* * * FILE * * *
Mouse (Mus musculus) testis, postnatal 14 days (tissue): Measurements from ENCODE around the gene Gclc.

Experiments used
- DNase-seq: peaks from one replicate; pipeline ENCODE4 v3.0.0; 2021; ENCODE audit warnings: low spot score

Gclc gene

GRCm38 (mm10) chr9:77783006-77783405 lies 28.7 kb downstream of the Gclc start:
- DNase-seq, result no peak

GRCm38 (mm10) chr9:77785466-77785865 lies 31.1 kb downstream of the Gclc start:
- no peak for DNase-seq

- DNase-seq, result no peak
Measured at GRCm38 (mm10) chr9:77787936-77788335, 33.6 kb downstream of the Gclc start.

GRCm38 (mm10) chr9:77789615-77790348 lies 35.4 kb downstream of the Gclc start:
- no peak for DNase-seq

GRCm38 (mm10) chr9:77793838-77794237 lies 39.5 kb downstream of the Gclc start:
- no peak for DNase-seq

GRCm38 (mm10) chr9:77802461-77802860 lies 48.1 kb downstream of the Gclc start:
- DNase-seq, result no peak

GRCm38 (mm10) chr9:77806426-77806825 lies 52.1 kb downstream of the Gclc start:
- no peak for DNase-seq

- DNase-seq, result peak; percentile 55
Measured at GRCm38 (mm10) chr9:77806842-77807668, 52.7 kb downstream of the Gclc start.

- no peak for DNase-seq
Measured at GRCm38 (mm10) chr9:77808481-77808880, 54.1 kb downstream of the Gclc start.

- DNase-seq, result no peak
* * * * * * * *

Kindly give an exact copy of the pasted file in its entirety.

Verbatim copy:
Mouse (Mus musculus) testis, postnatal 14 days (tissue): Measurements from ENCODE around the gene Gclc.

Experiments used
- DNase-seq: peaks from one replicate; pipeline ENCODE4 v3.0.0; 2021; ENCODE audit warnings: low spot score

Gclc gene

GRCm38 (mm10) chr9:77783006-77783405 lies 28.7 kb downstream of the Gclc start:
- DNase-seq, result no peak

GRCm38 (mm10) chr9:77785466-77785865 lies 31.1 kb downstream of the Gclc start:
- no peak for DNase-seq

- DNase-seq, result no peak
Measured at GRCm38 (mm10) chr9:77787936-77788335, 33.6 kb downstream of the Gclc start.

GRCm38 (mm10) chr9:77789615-77790348 lies 35.4 kb downstream of the Gclc start:
- no peak for DNase-seq

GRCm38 (mm10) chr9:77793838-77794237 lies 39.5 kb downstream of the Gclc start:
- no peak for DNase-seq

GRCm38 (mm10) chr9:77802461-77802860 lies 48.1 kb downstream of the Gclc start:
- DNase-seq, result no peak

GRCm38 (mm10) chr9:77806426-77806825 lies 52.1 kb downstream of the Gclc start:
- no peak for DNase-seq

- DNase-seq, result peak; percentile 55
Measured at GRCm38 (mm10) chr9:77806842-77807668, 52.7 kb downstream of the Gclc start.

- no peak for DNase-seq
Measured at GRCm38 (mm10) chr9:77808481-77808880, 54.1 kb downstream of the Gclc start.

- DNase-seq, result no peak